Over the past few years, I’ve flirted with the idea of allowing myself to be seen, even venturing forth a few times to begin uncovering myself physically as well as emotionally. My hair is now long and red and curly. I actually own two pairs of girl shoes with pointy toes and impossibly high heels that I bought in Spanish Harlem though I’ve only had the opportunity to wear them once so far. I paint my toenails and when I have someplace to actually go I wear some makeup and throw in a few hair care products. The clothes are still a struggle, though.
Dressing room lighting invites one to contemplate suicide, highlighting cellulite in a way that makes it appear not only bulbous but in varying shades of puckery purple. It makes a belly look like a trucker’s biscuit gut, and a double chin multiplies into infinity in the three way mirrors. Because of this, buying clothes is something that I’ve pretty much avoided at all costs. But being the blessed chick that I am, I have this friend who has been giving me clothes. She has tons of them and recently lost weight and hooked me up with all sorts of fabulous stuff, none of it baggy, all of it pretty and feminine and beautiful. And as I get ready to go out these days and stop to take a gander at myself in a mirror on my way out the door I think, hmmm, not so bad.
So, this afternoon something wild came over me (PMS with a purpose?) and I went nuts, drove to Christiansburg and hit the outlet stores. I bought a pair of kick ass boots with a nice heel, a bunch of snug long-sleeved t-shirts, and four pairs of clingy, low-cut velour pants with flared legs. I’m actually wearing some right now and I feel like at least several thousand dollars. I keep getting up to take a look at myself in the bathroom mirror, to go try on the boots again and lightly stomp around the house in them. I feel good, you know what I mean?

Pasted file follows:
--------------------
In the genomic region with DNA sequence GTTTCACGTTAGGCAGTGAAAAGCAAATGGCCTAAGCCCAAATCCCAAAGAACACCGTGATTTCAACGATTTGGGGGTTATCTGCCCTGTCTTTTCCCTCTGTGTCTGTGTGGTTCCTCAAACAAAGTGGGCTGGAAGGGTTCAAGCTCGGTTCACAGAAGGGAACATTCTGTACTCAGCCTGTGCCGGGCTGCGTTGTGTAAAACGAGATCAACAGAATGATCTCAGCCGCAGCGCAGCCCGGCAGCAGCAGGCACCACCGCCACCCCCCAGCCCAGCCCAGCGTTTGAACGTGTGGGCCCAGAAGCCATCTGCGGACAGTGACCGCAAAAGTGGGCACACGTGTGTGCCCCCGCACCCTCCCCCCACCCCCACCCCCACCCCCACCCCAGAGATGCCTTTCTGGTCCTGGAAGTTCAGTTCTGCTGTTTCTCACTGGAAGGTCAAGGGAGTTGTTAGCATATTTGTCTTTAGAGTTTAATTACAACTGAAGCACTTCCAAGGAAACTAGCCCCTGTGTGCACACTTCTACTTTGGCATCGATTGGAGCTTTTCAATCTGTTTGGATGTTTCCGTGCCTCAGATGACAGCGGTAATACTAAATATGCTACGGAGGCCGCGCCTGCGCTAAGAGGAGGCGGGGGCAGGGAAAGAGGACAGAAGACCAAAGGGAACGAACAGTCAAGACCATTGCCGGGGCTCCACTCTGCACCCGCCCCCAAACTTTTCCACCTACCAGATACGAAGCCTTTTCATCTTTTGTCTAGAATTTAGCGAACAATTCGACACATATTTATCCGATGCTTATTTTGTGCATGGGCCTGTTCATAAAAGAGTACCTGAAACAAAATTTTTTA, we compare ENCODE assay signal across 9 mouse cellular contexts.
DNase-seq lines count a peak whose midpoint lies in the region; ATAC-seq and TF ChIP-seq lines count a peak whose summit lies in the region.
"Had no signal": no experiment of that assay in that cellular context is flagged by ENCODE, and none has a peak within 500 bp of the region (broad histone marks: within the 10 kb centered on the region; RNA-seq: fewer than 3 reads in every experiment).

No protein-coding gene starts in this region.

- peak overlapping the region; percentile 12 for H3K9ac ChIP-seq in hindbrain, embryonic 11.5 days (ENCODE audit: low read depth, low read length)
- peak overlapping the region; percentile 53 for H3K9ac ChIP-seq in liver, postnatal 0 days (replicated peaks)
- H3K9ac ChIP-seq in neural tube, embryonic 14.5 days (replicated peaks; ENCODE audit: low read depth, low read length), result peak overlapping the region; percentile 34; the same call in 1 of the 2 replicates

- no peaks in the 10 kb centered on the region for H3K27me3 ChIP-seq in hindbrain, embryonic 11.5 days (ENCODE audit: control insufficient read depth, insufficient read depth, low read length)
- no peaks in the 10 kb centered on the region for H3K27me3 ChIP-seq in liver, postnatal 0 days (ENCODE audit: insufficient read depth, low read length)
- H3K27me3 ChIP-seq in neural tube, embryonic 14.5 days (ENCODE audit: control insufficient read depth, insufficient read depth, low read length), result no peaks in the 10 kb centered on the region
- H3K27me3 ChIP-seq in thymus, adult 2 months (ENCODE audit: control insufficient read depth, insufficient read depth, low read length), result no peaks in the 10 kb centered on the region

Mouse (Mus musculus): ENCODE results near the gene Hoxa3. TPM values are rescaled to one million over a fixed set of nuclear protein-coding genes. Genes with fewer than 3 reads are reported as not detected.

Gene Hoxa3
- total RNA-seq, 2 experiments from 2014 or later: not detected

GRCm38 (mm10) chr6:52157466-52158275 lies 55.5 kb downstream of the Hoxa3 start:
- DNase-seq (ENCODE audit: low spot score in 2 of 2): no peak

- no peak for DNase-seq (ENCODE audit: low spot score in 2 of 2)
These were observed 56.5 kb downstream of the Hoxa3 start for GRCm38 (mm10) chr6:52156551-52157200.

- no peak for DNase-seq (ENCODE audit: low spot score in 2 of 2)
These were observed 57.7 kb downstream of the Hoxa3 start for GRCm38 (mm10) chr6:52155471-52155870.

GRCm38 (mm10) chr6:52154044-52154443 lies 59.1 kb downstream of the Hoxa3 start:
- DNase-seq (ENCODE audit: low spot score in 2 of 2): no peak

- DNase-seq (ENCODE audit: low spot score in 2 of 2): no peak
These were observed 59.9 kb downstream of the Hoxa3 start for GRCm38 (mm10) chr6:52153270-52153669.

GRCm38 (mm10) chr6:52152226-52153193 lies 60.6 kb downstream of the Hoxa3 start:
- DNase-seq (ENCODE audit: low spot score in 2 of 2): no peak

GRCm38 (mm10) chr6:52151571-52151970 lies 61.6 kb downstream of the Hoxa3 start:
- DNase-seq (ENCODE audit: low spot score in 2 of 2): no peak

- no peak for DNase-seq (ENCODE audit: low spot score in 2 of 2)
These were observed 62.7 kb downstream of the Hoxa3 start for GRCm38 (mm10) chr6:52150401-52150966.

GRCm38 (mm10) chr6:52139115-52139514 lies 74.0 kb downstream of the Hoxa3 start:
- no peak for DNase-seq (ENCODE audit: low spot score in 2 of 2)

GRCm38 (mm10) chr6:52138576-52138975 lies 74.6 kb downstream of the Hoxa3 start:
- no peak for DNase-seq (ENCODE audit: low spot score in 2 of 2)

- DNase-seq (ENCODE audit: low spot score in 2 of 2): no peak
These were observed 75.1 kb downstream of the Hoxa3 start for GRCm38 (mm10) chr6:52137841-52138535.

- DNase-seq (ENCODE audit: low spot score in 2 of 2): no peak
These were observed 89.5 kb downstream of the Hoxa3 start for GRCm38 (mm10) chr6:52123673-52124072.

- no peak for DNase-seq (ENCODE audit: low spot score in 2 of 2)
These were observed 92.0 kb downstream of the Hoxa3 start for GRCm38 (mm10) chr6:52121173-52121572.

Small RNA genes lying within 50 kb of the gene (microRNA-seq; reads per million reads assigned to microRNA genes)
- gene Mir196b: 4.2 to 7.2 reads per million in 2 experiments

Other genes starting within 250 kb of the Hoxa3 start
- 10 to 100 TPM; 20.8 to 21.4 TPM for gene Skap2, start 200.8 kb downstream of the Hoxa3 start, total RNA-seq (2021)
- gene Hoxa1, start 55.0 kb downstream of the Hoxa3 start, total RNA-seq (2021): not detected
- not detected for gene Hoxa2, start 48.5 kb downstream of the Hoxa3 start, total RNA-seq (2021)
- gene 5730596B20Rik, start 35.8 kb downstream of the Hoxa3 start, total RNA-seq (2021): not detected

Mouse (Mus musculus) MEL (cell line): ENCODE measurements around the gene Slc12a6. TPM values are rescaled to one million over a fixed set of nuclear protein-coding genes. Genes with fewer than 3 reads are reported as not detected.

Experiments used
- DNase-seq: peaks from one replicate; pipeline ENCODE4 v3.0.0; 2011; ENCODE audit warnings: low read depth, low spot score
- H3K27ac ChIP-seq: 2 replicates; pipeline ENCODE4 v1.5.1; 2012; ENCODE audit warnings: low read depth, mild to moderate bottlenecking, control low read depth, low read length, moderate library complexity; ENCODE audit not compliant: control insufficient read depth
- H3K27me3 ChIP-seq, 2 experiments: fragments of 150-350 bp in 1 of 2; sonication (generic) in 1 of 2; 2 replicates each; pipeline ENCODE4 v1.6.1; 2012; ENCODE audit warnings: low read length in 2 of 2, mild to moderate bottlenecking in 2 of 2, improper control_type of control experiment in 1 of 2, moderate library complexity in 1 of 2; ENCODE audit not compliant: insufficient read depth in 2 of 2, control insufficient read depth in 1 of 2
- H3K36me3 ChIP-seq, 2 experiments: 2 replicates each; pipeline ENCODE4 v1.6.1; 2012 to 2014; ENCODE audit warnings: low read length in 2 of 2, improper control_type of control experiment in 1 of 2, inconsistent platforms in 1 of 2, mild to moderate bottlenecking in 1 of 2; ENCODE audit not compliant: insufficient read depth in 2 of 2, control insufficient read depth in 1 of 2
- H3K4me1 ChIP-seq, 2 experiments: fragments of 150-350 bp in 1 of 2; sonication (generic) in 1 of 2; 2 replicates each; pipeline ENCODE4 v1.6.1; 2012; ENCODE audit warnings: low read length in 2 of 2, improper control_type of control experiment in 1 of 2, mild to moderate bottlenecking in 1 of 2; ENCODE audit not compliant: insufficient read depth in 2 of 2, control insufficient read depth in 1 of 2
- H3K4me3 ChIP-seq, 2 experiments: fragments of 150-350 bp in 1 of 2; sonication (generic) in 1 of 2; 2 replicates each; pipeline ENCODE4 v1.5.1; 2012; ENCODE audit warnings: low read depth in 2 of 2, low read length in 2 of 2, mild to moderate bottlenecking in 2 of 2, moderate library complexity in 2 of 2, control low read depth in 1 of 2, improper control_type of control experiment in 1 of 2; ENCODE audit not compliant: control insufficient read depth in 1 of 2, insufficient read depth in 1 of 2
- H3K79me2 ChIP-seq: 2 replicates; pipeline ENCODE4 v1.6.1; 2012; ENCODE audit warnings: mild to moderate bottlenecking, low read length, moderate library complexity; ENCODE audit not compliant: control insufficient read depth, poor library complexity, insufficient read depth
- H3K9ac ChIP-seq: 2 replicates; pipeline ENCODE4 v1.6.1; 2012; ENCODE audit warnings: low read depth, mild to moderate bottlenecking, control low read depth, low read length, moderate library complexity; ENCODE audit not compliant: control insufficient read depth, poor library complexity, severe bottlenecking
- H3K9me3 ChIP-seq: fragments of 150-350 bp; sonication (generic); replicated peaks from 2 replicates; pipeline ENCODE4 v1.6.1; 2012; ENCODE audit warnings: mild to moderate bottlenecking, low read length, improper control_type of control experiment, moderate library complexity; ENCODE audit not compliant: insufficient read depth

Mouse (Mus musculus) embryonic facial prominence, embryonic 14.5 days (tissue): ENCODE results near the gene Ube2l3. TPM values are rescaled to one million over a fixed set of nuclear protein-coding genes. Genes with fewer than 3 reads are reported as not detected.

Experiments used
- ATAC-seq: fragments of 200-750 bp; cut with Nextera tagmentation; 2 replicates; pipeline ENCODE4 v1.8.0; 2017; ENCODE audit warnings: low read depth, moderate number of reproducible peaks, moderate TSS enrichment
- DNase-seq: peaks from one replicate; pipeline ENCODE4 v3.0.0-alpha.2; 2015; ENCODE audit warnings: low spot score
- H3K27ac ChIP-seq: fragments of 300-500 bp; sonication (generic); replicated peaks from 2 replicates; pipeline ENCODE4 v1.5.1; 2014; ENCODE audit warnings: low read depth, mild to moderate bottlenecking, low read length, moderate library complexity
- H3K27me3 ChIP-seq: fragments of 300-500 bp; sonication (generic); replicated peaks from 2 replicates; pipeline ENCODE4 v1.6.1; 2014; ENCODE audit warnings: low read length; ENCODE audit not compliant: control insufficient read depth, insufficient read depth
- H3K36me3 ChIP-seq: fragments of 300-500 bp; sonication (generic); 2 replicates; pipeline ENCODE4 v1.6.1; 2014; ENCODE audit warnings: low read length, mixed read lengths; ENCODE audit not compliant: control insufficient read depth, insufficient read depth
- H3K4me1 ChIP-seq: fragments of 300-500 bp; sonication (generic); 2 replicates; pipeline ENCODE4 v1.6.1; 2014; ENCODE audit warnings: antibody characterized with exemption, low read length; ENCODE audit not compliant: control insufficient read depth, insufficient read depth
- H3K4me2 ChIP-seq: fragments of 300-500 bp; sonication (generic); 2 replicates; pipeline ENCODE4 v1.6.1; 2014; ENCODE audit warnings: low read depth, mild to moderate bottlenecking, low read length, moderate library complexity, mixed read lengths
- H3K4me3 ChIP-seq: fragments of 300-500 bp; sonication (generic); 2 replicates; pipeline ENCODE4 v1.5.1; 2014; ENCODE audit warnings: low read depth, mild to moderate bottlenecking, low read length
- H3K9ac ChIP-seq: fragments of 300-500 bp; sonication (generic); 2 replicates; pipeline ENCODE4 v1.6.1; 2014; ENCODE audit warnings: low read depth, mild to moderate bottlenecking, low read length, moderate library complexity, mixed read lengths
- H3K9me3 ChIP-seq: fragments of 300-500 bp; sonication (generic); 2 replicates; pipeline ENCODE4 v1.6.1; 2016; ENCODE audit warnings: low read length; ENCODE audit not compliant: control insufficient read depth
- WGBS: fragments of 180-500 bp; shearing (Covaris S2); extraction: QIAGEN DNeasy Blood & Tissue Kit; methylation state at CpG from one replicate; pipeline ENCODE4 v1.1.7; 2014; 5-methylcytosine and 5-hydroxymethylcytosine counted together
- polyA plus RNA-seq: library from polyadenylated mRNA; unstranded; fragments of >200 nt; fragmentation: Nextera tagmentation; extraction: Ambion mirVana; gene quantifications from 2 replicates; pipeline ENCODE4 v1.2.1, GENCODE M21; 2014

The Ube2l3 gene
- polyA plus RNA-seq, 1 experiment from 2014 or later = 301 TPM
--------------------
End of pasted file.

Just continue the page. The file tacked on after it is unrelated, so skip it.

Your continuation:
So, just felt like sharing that with you. Yes, it’s a Friday night and I am sitting home alone in my hottie clothes with only my cats to express their desire to sleep with me, and that is sort of loser-ish, but I feel happy and good, and maybe next weekend I’ll actually take my 37-year old hotness out somewhere it can be more fully appreciated. But for now, it feels good to have shopped and come home victorious.
And also, I usually hide my birthday and don’t even celebrate it beyond a quiet dinner with my friend Kelly and her young son Tyler each year. This year, though, they live six hours away, and I’m going to be left to fend for myself. And so I am going to just tell everyone I know for the next two weeks that my birthday is February 16th and feel free to send hugs and well wishes and suggestions on things that a person can do on a birthday and actually have a really good time doing it. It’s going to be on a Monday night, so going out to a country bar and riding the mechanical bull is probably out (thanks Jimbo), but other than that the possibilities are probably endless.
I have come to the decision over the past few months that birthdays are good and deserve to be acknowledged. The way I look at it is this: my breasts may be getting saggier, but my spirit is getting more buoyant every year. And for that I am very, very thankful . . .